Society is in a state of continual transition. Our access to instant information undoubtedly accelerates both the actual pace and the perceived pace of change. Dominos Pizza set a record (at that time) for pizzas orders during the famous OJ Simpson slow-speed incident as a white Ford Bronco was thoroughly recorded in the news and we were glued to the television coverage.and then Dominos sold almost zero pizzas for a 5 minute period when the OJ verdict was unveiled. That may have been a sentinel moment in the food industry as we viscerally experienced the impact of consumer habits in the context of a societal incident. I believe we are on the cusp of another – albeit, less dramatic – shift in our societal relationship with food as our systems are caught up in a vortex of economic policy that may mark a transition as we enter what looks to be to insipid inflation.
To be sure, food is not at the spearhead of inflation, we are just a participant in a rise as economic forces respond to a significant jump in the money supply (table below) as more dollars chase fewer goods. Throw in a myriad of disruptions to the supply chain for everything from computer chips to lysine in the context of a stubbornly soft economic rebound around the globe and the result is higher prices for nearly all consumable goods.
For our industry, this in not “bad” from a forward curve perspective. We tend to focus on how much more things cost and for good reason. Our forward look balance sheets show a jump in price of most non-commodity items that we generally shift into the formula at a static value. This is no longer reflective of reality. Things like propane, labor, maintenance materials and other non-feed items are also moving higher, it is not just a corn/soybean meal impact. Attached are Dr. Meyer’s projections in relationship to Iowa State’s historical cost of production, currently his estimates jump in value are inline with last year’s cost and are materially higher than our relatively stable experience over the past 5+ years. In fact, we are beginning to flirt with the all-time highs in cost of production that we experienced during the ethanol era. (chart attached)
The fortunate part is that our revenue is also higher and the future string of profitability looks favorable for 2022 as of this writing. As much as we like to wring our hands about inflation, consider this. If you are an established entity, your variable cost that is subject to inflationary pressures account for roughly 60% of your operation. This includes feed, energy and other consumables on the farm. The other 40% is made up of fixed assets that have an established cost at their time of origin and do not have a mark-to-market valuation that is moving higher and increasing your cost of production. In fact, your fixed asset base of land and buildings will probably help you in an inflationary environment. This past week, the opening bid on good farm ground in NW Iowa was $17,500. Any asset that you own, like land, that is subject to inflationary pressure will help ease the sting of what looks to be higher energy prices into the future. Your net worth may be moving higher as you experience more expensive pickups. I understand that buildings are not designed to last forever and replacement cost needs to enter the equation, the short-term impact is one of favorable economics with the decision to remodel or replace somewhere in the future. Not bad. Combine this with the fact that meat prices are nearly 100% a variable component that move with then-current market forces and suddenly inflation is not the boogey man in the closet that we were taught to fear in the rough economic times of the early 80s. I hasten to say that we invite inflation to a degree that creates an economic drag, but the circulation of money and the ability/willingness of the consumer to pay more for meat is a favorable outlook for those that produce protein.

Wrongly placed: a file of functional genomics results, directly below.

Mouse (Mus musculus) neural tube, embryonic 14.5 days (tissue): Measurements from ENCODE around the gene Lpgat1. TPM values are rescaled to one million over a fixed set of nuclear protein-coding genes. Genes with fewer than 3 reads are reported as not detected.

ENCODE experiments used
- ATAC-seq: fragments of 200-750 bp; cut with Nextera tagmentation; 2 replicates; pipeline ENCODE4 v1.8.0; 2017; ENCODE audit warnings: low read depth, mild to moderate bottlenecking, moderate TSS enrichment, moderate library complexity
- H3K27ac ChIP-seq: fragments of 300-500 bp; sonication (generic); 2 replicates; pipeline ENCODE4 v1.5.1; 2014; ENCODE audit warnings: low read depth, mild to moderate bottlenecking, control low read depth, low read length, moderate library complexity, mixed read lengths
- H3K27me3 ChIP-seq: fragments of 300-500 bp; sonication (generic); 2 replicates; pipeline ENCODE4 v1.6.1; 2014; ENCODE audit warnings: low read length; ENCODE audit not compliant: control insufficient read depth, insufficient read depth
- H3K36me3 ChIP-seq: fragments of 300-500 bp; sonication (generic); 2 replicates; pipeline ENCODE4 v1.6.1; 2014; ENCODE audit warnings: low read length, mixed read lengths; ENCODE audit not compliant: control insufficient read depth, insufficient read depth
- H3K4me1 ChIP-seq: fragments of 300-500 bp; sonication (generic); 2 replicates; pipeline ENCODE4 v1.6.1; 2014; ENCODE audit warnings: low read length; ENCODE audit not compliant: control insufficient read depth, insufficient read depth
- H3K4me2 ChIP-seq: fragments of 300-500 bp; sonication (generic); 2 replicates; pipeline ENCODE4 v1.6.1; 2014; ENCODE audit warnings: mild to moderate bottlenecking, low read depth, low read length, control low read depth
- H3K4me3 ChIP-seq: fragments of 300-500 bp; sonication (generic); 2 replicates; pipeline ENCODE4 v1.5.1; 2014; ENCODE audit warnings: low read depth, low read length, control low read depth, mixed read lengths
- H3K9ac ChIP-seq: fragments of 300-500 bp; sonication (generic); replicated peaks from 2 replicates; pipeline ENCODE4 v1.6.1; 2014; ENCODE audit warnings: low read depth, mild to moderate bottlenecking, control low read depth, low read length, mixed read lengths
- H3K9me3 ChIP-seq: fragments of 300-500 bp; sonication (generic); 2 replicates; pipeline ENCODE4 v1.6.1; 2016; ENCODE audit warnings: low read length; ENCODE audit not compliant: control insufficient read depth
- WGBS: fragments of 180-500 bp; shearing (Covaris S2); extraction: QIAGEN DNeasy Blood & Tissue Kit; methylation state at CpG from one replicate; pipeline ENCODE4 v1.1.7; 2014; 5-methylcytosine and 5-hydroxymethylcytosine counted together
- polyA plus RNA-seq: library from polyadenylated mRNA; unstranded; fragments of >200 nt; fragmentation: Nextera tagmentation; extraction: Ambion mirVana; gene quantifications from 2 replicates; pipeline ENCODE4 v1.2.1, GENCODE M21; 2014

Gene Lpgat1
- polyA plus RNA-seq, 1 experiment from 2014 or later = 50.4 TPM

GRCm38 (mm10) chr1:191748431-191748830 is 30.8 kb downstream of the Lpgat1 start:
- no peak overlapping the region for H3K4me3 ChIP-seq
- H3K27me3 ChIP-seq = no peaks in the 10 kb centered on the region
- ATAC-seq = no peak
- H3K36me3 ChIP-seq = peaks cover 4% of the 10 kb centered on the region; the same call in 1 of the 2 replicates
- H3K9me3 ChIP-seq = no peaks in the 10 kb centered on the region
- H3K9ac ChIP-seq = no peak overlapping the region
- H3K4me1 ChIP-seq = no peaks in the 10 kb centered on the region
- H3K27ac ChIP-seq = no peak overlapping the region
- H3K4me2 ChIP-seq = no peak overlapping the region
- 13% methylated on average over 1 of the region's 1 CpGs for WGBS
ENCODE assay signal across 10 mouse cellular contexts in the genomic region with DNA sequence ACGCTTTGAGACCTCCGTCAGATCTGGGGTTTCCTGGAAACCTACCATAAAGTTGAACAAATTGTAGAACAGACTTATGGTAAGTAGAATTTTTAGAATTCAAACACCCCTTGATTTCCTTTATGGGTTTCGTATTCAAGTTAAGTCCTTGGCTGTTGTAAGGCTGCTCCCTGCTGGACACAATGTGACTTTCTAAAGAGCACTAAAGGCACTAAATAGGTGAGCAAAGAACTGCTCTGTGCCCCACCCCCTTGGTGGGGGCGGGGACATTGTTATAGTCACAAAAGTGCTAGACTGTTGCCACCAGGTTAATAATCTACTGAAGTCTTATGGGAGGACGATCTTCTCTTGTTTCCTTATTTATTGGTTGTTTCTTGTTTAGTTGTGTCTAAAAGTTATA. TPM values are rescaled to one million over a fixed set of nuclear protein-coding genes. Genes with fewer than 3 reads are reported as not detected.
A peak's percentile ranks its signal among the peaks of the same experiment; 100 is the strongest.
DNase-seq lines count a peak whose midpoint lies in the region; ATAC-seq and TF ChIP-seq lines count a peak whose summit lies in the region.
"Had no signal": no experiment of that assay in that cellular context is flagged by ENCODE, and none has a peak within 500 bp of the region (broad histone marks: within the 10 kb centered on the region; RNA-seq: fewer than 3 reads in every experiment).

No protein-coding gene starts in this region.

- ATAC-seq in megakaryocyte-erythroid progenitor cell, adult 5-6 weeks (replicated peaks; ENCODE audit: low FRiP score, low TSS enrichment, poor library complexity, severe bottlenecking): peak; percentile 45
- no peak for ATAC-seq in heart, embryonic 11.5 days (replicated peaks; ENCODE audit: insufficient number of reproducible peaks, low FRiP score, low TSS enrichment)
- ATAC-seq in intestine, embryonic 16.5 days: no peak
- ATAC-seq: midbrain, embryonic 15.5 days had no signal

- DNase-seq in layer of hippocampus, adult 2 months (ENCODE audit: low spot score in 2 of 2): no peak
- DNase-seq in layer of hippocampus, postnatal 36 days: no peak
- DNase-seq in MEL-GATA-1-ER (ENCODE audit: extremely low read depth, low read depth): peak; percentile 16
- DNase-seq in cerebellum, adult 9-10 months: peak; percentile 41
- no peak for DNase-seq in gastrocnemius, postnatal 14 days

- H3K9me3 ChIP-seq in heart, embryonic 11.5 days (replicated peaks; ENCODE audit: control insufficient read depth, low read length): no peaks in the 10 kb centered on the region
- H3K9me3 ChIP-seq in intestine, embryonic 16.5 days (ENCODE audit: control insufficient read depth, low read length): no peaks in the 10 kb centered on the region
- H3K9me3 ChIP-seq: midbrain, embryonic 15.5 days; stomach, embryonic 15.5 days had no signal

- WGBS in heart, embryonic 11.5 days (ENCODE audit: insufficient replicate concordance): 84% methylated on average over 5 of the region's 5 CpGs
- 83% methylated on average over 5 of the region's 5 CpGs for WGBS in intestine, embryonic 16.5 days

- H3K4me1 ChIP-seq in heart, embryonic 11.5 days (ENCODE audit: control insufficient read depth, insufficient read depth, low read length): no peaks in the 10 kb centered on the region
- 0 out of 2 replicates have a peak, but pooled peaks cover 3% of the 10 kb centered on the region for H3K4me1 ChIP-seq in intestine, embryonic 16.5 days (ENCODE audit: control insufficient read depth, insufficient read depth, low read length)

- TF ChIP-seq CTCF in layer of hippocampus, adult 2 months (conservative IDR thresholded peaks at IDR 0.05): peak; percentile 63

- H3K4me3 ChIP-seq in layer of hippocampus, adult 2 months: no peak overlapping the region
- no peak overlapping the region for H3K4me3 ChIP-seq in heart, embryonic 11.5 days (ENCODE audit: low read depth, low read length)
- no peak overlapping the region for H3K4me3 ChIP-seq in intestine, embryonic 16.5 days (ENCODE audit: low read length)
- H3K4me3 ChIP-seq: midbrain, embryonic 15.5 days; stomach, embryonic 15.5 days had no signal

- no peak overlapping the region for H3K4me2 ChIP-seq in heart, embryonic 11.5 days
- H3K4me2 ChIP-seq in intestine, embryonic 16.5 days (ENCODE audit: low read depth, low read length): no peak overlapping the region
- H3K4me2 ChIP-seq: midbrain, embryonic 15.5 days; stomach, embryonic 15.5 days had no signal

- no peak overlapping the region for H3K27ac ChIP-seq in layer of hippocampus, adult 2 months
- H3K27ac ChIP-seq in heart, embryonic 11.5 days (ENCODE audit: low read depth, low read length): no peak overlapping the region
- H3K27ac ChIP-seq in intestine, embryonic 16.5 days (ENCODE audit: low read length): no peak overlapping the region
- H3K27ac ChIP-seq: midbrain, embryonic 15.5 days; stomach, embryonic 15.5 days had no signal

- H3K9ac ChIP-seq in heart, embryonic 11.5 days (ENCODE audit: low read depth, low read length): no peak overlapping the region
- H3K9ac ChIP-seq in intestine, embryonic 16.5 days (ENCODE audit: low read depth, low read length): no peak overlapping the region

To wrap up this topic, remember that economic events rarely happen in a vacuum. The price of compliance and operation in Europe is taking its toll with a projected contraction of their sow herd in addition to the tumultuous news coming out of China. The North American pork producer as a nice blue sky of opportunity in front of them, it is just not the one we would have wished upon ourselves.
My opening comment regarding society and the speed of information has deeper roots than the jury verdict of the latest calamity. We, too, have an opportunity to participate in this shift whether it is your farm’s emission profile or animal husbandry practice. Making blanket statements and rendering a change as “good” or “bad” is rarely successful. Understanding the underpinnings of the shift and anticipating the next move is where the action is located. Rather than bemoaning the yet-to-be-determined rules of Proposition 12 in California, it seems that our industry is better served by pausing for a moment to consider what is being said and framing our behavior to respond – not react – to that stimuli. I recently sat down with Bill Even from the National Pork Board to get an idea of that organization’s direction, I was impressed with their focus and understanding of the broader picture. Our future is in good hands when we have a combination of intellect and strategy working on our behalf.
Comments in this article are market commentary and are not to be construed as market advice. Trading is risky and not suitable for all individuals. Joseph Kerns [email protected]